Trombone Encore

The trombonist sat on a folding chair on Jefferson Avenue on New Year's Eve morning, playing Auld Lang Syne down the street from Sam Light's pawn shop, where handlebars of the hocked bicycles gleamed in the sun.

Call of the Wild

On the deserted Saint Louis University campus yesterday, a lone dog cocked his head to the sky and began yelping like a coyote, his call of the wild unreturned.

Thursday, December 30, 2004

Yellow Journalism

At 3411 California, the Hat Mart, a millenary shop established in 1915, is still in business. Its bay windows jutting out into the sidewalk, displaying red satins and veils, the likes of which could have been worn before the War to End All Wars. While around the corner on Cherokee, a shuttered storefront window is covered with newspapers that bare the headlines of the carnage in Iraq. Already the newsprint is turning yellow.

Cherokee Blues/Cinderella Morning

Down on Cherokee, the black whore knocks on the door of the crack house, rousing the pusher who sticks his head out the second-story window for a moment and then disappears, leaving her standing alone in the doorway, her head jagging to an unknown beat. As she walks away, a gray, mottled cat follows her keeping close the storefront walls.


above the empty beer bottles and cigarette butts
and disposable lighters and shattered crack pipes
and countless lost gloves of winter,
pigeons soar in the weak light of morning,
winged shadows flying as one.

Tuesday, December 28, 2004

German Spoken Here

Don't be fooled by the name. Pepino's on 14th Street may very well be St. Louis' only German pizza joint. Judging by the women behind the counter, it's a three-generational operation. Orders are often relayed back to the kitchen in German. Another unique aspect of the restaurant are the prices. For $4.50 you can get two slices of sausage or pepperoni pizza and a small soda. For diners who choose to eat at the restaurant the the square slices are served on paper plates. Orders to go are wrapped in aluminum foil. Apparently, Pepino's doesn't believe in over-packaging its food.

Friday, December 24, 2004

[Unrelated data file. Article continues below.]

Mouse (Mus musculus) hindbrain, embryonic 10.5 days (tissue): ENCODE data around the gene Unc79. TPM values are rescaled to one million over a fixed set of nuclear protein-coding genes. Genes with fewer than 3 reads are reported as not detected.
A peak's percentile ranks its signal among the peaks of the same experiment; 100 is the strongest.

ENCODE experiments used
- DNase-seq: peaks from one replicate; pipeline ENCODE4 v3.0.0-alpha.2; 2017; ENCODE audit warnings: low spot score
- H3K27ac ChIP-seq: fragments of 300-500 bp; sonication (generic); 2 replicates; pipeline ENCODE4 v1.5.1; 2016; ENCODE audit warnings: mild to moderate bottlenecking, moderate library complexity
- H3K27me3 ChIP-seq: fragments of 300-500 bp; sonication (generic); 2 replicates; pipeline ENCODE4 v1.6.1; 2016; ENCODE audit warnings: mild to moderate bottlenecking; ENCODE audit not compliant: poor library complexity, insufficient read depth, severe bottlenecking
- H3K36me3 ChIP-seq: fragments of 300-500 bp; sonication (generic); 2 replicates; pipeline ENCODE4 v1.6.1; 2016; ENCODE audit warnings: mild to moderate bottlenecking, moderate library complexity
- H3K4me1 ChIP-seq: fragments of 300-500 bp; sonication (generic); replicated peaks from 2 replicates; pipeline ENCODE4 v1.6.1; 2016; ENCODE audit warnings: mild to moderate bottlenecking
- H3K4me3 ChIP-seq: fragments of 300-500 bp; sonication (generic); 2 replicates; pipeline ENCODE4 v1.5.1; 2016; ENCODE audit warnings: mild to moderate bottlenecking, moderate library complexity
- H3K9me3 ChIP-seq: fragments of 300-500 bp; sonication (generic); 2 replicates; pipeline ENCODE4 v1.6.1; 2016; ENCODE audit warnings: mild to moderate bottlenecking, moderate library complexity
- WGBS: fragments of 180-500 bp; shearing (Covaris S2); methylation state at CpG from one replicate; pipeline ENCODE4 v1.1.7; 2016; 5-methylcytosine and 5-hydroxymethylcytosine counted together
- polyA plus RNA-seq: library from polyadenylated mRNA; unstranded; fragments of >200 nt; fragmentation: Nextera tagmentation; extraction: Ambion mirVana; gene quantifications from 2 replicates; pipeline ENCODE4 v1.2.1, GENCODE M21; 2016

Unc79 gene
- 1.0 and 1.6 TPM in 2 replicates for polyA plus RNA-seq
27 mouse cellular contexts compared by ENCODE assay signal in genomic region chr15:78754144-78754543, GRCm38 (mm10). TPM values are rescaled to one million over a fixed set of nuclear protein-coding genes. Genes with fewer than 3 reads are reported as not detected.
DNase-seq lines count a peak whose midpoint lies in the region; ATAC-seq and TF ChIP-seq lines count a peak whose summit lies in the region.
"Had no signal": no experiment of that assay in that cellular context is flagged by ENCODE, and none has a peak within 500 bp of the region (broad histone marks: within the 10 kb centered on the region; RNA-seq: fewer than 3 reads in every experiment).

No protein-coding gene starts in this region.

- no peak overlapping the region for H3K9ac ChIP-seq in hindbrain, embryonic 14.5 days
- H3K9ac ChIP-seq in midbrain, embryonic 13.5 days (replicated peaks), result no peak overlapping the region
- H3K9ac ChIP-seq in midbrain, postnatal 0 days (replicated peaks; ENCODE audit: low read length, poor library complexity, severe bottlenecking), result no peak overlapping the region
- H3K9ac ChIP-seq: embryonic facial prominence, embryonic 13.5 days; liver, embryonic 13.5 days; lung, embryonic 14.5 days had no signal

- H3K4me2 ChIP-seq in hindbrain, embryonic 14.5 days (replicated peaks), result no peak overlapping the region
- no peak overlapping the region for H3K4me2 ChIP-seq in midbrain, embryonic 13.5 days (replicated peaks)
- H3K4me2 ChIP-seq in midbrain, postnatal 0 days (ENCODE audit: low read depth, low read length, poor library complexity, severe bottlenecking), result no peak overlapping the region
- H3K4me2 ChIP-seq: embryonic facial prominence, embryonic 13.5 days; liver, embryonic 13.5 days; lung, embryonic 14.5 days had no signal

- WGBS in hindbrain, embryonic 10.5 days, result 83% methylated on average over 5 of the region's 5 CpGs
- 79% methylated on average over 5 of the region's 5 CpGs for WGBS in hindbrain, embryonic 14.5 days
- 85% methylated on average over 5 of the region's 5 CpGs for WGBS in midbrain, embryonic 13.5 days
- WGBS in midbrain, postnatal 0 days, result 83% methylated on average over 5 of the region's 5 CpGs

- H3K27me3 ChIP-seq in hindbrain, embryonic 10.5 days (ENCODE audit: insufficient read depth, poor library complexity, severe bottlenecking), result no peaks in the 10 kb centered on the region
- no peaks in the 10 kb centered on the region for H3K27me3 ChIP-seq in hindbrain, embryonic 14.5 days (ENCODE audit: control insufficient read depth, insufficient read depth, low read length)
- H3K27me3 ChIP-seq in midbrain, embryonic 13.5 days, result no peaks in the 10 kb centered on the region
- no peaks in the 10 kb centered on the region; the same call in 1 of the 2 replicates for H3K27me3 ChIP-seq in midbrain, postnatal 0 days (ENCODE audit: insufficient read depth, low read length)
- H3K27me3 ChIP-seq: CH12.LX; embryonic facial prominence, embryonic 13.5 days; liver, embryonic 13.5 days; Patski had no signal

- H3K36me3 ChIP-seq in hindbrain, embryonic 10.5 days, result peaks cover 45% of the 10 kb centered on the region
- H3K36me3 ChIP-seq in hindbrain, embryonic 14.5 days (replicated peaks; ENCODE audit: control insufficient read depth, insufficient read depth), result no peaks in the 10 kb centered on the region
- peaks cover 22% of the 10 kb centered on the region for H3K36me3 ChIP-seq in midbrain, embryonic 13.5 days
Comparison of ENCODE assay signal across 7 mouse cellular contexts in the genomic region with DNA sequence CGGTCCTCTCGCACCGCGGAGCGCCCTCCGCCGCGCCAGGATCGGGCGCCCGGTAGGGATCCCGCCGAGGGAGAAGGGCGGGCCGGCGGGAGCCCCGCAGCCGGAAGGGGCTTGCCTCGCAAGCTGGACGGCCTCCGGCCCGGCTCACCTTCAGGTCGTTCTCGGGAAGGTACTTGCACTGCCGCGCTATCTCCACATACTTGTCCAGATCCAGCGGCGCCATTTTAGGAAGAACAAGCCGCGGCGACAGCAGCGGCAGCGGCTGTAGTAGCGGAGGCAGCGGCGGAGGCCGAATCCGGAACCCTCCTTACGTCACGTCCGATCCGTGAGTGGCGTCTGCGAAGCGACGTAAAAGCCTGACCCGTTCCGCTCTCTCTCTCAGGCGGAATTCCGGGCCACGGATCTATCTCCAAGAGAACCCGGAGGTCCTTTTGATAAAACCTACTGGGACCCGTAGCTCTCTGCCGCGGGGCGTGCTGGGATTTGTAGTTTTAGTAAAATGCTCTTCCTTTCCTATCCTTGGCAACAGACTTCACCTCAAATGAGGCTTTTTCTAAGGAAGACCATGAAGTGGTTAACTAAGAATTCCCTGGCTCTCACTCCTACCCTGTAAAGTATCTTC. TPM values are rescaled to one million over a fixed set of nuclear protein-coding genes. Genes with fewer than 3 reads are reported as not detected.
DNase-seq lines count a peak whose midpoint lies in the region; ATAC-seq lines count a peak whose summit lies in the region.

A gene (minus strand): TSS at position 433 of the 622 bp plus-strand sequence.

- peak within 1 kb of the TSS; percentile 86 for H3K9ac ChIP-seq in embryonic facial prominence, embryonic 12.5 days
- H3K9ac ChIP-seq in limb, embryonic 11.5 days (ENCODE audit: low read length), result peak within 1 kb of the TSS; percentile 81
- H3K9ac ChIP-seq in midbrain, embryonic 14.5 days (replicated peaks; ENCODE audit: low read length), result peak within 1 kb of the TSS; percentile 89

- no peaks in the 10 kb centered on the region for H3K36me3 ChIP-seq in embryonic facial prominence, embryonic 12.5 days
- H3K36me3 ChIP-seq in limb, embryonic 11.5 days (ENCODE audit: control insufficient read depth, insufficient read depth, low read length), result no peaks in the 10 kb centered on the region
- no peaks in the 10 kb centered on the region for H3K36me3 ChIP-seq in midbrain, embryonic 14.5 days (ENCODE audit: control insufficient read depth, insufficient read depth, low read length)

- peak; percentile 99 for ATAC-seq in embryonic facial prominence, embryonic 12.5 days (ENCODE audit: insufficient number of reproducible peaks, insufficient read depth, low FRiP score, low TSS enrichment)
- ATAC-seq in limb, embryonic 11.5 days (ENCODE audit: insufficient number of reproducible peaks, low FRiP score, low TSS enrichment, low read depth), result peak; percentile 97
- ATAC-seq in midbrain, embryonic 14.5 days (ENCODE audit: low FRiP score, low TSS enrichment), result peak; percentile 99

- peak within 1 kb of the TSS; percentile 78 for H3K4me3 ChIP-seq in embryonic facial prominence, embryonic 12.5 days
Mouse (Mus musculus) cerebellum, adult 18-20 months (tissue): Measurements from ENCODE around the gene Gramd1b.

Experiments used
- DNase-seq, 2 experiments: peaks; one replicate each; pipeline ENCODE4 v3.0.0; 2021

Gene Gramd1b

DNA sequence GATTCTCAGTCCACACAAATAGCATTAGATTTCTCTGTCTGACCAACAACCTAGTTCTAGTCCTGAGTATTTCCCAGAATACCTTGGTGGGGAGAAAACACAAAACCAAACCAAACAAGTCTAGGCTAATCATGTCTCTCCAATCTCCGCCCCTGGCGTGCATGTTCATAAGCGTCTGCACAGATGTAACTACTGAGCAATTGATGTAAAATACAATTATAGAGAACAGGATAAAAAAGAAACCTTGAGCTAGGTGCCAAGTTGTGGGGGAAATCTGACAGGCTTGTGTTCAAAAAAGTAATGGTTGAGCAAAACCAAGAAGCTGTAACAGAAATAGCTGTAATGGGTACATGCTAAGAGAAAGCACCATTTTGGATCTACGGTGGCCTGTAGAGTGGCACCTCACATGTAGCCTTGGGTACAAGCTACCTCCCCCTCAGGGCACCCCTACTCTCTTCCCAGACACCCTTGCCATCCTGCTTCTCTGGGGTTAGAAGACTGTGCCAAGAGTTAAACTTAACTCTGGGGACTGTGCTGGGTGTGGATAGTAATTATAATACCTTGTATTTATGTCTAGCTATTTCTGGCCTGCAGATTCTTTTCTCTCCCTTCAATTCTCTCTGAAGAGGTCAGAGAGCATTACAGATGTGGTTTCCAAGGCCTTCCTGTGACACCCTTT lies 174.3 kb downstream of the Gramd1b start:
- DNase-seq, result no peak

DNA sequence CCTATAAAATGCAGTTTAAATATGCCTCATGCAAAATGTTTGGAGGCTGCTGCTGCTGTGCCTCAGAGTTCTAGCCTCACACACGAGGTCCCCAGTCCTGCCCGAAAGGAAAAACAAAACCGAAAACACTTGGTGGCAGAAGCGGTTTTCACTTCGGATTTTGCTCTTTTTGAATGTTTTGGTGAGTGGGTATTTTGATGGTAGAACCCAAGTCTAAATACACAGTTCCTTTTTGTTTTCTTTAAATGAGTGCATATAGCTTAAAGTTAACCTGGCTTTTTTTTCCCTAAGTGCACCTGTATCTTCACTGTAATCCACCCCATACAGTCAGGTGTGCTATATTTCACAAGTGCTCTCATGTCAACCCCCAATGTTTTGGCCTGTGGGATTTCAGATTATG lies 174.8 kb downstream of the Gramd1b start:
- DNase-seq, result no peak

A Familar Tune on a Foreign Street

Walking along the Dam on cold April night last year, I heard a flutist playing a familiar melody. The Dam is one of Amsterdam's main boulevards. Centuries old, it harkens back to the halcyon days when the Dutch ruled the world of commerce. On this particular night, the chill winds had chased the tourist indoors and the street was nearly deserted by early evening. I found myself alone in a foreign city, listening to this street musician's song as it echoed off the walls of the commercial district. The musician occupied the alcove of a shuttered department store entrance. The instrument he played wasn't a modern flute with valves and levers, but a wooden one of some ancient design. His improvised version of the Star Spangled Banner lacked the bravado and jingoism that I've come to associate with the American national anthem. Instead, this version of the song sounded mournful and filled with lament.

Monday, December 20, 2004

Workingman's Bible

The proper way of carrying a newspaper is to fold it in thirds and stuff it in your back pocket. In St. Louis, Tuesdays are the best day for the workingman to carry a newspaper because the paper is devoid of supplements and most other advertising. Before email and computer games, newspapers provided the workingman with a diversion from the tedium of the day. For employers, however, papers are the enemy of productivity, and they would just as soon have their employees be illiterate.

Ice Power